"except in cases of journalism or news reporting or where the consent of any person shown in an Image has been obtained or another legitimate reason exists"

I think you missed the point. If there is a reason to include a name, say to help the image come up on an image search, then it doesn't necessarily have to be journalistic. I can't imagine how a common guy on the street, or an unknown model need their name in a caption or tag, and can't think of a reason for a photographer to intentionally add it.

Edited by Martin B

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23 hours ago, Martin B said:

Of course it depends on how a particular model release is worded. Any comprehensive legally binding model release form should cover that if the photographer or end user has usage of that information that goes beyond just organizing files. The current Alamy standard release does not cover use of name, but does cover ethnicity.  https://www.alamy.com/contributors/alamy-model-release-form.pdf

 

But by signing the current Alamy model release the model does give the following permission.

 

I consent to the inclusion of this Model Release form including the personal details recommended in it being added to the public database owned or operated by Alamy Limited or its subsidiary.

 

Would this cover adding their details into the captions, tags, description etc. in Alamy's image database?

 

Also isn't the term "recommended" a but unusual in this context?

 

Mark

Edited by M.Chapman

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6 hours ago, spacecadet said:

 

 

Unfortunately for the current debate, that document is dealing with the provisions and definitions  of the Data Protection Act 1998  not the 2018 GDPR... which is a different beast entirely

 

km

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4 hours ago, Martin B said:

"except in cases of journalism or news reporting or where the consent of any person shown in an Image has been obtained or another legitimate reason exists"

I think you missed the point. If there is a reason to include a name, say to help the image come up on an image search, then it doesn't necessarily have to be journalistic. I can't imagine how a common guy on the street, or an unknown model need their name in a caption or tag, and can't think of a reason for a photographer to intentionally add it.

Martin, still referring to my first point about a face itself being the data, not the meta tags or names contained within.

Following quote is interesting from an RPS blog I found - http://www.rps.org/special-interest-groups/contemporary/blogs/2018/february/gdpr-and-street-photography

 

"Personal data is defined as any information relating to an identified or identifiable natural person.  In a computing sense this includes online identifiers, such as IP addresses and cookies if they are capable of being linked back to the data subject.  It also includes information such as physical, physiological, genetic, mental, economic, cultural or social identities that can be traced back to a specific individual.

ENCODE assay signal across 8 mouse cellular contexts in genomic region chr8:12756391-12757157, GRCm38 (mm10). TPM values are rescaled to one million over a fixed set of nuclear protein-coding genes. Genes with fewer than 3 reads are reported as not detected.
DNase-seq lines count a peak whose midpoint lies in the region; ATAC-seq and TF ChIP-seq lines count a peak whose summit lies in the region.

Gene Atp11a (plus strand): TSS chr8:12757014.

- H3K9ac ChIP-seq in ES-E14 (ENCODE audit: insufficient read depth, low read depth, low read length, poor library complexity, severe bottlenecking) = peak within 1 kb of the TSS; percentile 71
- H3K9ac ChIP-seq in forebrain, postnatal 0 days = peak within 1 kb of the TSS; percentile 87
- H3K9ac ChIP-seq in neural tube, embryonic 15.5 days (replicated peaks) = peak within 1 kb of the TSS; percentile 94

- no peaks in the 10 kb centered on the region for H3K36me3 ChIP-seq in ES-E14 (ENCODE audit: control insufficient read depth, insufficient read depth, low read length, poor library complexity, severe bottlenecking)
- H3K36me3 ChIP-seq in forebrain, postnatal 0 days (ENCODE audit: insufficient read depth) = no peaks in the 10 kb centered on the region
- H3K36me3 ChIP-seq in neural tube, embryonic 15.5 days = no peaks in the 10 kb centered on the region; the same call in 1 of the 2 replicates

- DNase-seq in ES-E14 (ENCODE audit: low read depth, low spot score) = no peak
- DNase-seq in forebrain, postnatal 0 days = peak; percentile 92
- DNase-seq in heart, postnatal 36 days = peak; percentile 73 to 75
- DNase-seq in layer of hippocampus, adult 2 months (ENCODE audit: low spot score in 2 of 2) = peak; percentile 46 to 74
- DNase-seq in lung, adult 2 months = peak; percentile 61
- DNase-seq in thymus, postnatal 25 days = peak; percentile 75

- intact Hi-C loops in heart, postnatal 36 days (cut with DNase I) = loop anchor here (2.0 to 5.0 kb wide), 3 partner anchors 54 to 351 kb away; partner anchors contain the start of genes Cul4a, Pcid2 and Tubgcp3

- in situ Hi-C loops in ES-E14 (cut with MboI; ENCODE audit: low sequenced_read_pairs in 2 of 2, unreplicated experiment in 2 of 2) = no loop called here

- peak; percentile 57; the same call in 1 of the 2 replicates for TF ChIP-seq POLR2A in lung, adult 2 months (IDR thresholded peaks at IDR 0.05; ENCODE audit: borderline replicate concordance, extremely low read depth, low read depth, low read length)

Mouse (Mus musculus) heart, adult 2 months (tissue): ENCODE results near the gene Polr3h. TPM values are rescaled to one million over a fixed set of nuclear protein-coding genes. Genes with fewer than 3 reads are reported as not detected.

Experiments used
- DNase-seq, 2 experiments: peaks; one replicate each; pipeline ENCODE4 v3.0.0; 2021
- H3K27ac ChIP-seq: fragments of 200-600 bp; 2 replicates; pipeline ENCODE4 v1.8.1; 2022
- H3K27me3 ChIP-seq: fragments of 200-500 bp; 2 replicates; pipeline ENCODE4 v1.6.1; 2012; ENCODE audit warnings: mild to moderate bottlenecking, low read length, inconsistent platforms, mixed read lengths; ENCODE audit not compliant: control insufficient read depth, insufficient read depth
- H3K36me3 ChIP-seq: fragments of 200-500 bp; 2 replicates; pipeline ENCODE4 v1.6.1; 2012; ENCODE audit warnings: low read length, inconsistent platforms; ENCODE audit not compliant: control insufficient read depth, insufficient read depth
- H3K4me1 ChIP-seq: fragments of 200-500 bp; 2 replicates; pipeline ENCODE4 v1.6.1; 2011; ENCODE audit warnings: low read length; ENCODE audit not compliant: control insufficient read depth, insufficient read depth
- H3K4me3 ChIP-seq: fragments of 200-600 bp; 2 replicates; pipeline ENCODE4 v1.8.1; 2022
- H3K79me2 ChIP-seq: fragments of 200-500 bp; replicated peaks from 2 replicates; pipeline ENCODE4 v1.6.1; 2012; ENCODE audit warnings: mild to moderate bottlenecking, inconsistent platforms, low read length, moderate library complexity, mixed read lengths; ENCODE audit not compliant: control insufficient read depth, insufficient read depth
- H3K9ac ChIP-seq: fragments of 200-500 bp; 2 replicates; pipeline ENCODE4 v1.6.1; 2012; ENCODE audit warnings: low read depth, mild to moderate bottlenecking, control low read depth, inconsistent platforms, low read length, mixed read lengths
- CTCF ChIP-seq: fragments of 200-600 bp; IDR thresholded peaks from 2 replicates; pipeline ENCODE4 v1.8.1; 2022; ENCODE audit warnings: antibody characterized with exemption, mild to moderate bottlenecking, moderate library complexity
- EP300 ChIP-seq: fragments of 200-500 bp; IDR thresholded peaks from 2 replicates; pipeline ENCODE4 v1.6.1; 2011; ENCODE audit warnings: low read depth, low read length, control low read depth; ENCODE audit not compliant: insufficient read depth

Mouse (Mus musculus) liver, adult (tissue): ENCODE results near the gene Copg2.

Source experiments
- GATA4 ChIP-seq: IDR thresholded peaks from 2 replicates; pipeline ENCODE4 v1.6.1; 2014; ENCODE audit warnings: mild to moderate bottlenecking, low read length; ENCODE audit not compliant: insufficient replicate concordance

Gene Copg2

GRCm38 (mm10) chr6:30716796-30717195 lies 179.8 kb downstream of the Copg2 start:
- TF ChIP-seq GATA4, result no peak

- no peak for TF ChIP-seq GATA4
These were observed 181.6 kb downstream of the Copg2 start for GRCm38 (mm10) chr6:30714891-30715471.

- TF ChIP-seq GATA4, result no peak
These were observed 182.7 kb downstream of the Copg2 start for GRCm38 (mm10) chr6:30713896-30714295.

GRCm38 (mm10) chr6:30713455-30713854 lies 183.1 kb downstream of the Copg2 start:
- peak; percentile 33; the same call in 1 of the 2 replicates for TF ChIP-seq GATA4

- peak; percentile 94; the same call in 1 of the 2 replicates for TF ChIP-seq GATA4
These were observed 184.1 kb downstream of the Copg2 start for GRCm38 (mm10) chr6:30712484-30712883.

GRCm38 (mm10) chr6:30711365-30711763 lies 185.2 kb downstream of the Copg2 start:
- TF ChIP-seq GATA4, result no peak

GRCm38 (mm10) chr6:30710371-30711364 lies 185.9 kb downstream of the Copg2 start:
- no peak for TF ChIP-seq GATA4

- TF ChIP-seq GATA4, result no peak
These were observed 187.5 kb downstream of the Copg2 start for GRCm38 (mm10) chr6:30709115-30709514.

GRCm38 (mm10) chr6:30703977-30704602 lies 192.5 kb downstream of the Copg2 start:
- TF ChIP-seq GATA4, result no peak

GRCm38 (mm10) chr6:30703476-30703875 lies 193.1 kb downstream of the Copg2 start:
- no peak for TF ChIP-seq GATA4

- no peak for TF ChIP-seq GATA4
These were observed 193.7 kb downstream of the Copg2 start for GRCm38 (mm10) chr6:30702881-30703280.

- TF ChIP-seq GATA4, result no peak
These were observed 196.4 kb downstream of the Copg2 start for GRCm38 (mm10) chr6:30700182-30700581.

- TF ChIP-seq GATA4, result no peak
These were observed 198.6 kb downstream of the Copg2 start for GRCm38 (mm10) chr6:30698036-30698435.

Don’t photographs often include physical, economic, cultural or social identities that can be traced back to an individual?


A person’s face is considered as biometric information or data.  The GDPR defines biometric data as “personal data resulting from specific technical processing relating to the physical, physiological or behavioural characteristics of a natural person, which allow or confirm the unique identification of that natural person”.  It is one of the “special categories of personal data” that can only be processed if:
• The data subject has given explicit consent;
• Processing is necessary for the purposes of carrying out the obligations and exercising specific rights of the controller or of the data subject in the fields of employment and social security and social protection law;
• Processing is necessary to protect the vital interests of the data subject;
• Processing is necessary for the establishment and exercise of defence of legal claims; or
• Processing is necessary for reasons of public interest."

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43 minutes ago, TeeCee said:

Martin, still referring to my first point about a face itself being the data, not the meta tags or names contained within.

Following quote is interesting from an RPS blog I found - http://www.rps.org/special-interest-groups/contemporary/blogs/2018/february/gdpr-and-street-photography

 

"Personal data is defined as any information relating to an identified or identifiable natural person.  In a computing sense this includes online identifiers, such as IP addresses and cookies if they are capable of being linked back to the data subject.  It also includes information such as physical, physiological, genetic, mental, economic, cultural or social identities that can be traced back to a specific individual.


Don’t photographs often include physical, economic, cultural or social identities that can be traced back to an individual?


A person’s face is considered as biometric information or data.  The GDPR defines biometric data as “personal data resulting from specific technical processing relating to the physical, physiological or behavioural characteristics of a natural person, which allow or confirm the unique identification of that natural person”.  It is one of the “special categories of personal data” that can only be processed if:
• The data subject has given explicit consent;
• Processing is necessary for the purposes of carrying out the obligations and exercising specific rights of the controller or of the data subject in the fields of employment and social security and social protection law;
• Processing is necessary to protect the vital interests of the data subject;
• Processing is necessary for the establishment and exercise of defence of legal claims; or
• Processing is necessary for reasons of public interest."

"personal data resulting from specific technical processing" "specific technical processing" does not mean clicking a shutter release and editing in Photoshop. It means breaking down that photographic information into digitized biometric data.